It can be paternalistic to force people to choose. Often people do not wish to choose, but both private and public institutions ask or force them to do so, thus overriding their wishes. As a result, people’s autonomy may be badly compromised and their welfare may be greatly reduced. These points have implications for a range of issues in law and policy, suggesting that those who favor active choosing, and insist on it, may well be overriding people’s preferences and values, and thus running afoul of John Stuart Mill’s Harm Principle (for better or for worse). People have limited mental bandwidth, and forcing choices can impose a hedonic or cognitive tax. Sometimes that tax is high.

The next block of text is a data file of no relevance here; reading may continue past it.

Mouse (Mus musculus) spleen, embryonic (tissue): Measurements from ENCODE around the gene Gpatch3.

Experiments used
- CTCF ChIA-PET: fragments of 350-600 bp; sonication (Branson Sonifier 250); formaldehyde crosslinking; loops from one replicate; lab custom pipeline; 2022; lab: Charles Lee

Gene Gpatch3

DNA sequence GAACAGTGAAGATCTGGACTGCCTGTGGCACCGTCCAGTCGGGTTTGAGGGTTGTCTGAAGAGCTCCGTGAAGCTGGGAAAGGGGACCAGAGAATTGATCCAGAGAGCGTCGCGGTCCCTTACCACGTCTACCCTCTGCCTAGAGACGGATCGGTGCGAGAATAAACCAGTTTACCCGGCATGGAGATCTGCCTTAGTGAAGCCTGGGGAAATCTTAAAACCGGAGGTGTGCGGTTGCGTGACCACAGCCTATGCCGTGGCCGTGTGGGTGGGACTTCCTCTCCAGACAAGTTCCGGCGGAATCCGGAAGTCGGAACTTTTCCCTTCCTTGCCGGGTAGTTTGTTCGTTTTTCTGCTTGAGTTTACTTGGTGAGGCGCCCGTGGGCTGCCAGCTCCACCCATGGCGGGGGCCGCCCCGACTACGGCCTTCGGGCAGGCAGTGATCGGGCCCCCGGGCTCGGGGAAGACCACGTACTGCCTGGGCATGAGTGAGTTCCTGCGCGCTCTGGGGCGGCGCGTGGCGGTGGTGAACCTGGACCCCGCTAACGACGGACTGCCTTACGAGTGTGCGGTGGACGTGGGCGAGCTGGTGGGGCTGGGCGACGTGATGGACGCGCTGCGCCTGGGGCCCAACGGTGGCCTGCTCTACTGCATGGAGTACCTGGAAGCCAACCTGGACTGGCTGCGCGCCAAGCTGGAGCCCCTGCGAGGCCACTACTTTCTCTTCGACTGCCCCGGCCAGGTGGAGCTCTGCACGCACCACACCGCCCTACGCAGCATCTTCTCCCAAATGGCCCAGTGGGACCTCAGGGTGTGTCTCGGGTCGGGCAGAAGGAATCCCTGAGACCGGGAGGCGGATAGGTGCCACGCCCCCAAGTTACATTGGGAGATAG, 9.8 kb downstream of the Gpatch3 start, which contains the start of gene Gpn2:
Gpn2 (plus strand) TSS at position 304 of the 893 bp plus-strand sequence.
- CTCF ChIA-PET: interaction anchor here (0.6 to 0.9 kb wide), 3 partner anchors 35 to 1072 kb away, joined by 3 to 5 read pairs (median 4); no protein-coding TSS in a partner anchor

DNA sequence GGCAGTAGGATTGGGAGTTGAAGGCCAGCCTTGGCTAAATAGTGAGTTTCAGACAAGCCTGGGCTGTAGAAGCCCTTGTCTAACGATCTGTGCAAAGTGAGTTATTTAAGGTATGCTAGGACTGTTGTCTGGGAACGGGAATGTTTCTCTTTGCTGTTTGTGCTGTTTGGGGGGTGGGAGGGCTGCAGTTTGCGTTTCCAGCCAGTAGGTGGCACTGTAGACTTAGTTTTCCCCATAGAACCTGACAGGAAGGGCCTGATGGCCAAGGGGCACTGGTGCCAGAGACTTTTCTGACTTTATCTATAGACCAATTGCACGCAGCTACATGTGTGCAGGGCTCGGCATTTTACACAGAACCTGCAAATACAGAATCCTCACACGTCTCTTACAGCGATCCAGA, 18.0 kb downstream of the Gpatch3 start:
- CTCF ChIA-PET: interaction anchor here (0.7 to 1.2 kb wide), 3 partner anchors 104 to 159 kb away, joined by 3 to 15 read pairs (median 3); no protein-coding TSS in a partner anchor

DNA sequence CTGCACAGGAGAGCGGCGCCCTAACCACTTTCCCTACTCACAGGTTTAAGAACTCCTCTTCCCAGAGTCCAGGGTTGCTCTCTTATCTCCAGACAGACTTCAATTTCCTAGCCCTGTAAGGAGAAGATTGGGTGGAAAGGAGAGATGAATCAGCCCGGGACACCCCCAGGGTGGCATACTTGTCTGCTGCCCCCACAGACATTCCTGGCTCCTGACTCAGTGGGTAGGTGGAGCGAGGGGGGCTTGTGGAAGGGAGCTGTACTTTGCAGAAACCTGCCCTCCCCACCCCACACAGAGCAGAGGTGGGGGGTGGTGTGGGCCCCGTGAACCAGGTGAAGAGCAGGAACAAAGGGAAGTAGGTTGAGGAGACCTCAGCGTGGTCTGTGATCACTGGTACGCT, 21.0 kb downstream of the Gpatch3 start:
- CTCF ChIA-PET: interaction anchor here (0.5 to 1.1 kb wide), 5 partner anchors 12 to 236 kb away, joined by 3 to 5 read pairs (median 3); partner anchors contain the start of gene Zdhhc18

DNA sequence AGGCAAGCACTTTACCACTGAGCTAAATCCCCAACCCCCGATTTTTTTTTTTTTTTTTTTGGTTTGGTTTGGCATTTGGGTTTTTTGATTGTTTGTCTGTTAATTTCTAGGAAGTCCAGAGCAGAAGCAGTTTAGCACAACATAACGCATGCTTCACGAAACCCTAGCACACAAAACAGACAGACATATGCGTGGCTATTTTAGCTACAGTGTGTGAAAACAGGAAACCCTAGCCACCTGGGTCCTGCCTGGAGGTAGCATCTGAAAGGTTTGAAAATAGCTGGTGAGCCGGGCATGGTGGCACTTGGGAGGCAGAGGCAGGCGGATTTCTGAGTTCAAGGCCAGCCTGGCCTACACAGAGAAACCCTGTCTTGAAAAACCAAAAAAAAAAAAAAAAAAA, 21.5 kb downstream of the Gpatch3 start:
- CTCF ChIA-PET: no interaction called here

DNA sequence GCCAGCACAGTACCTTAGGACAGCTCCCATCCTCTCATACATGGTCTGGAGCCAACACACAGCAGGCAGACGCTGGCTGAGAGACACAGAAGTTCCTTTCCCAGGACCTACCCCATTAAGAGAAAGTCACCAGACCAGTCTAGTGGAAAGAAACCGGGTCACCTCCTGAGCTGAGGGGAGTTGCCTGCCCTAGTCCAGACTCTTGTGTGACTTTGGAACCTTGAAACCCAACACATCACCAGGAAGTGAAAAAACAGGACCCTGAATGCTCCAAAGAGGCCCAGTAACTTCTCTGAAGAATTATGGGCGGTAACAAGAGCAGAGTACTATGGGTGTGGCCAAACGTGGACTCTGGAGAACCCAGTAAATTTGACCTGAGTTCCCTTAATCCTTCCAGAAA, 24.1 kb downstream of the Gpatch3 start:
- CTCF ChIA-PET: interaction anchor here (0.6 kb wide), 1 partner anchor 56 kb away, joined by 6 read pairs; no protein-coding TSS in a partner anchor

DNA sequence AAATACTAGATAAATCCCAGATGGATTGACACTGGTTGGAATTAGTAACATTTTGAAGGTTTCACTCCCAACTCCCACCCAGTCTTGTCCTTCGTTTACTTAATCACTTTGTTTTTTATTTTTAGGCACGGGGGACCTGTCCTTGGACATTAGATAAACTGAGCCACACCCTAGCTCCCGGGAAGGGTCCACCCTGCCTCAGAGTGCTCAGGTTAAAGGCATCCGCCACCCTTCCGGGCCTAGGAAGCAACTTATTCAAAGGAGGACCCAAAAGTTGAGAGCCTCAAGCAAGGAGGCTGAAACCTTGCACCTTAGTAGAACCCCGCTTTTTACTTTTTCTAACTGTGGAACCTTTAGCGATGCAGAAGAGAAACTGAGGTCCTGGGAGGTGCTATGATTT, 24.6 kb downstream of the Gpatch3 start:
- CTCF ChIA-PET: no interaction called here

Included in

Law Commons



To view the content in your browser, please download Adobe Reader or, alternately,
you may Download the file to your hard drive.

NOTE: The latest versions of Adobe Reader do not support viewing PDF files within Firefox on Mac OS and if you are using a modern (Intel) Mac, there is no official plugin for viewing PDF files within the browser window.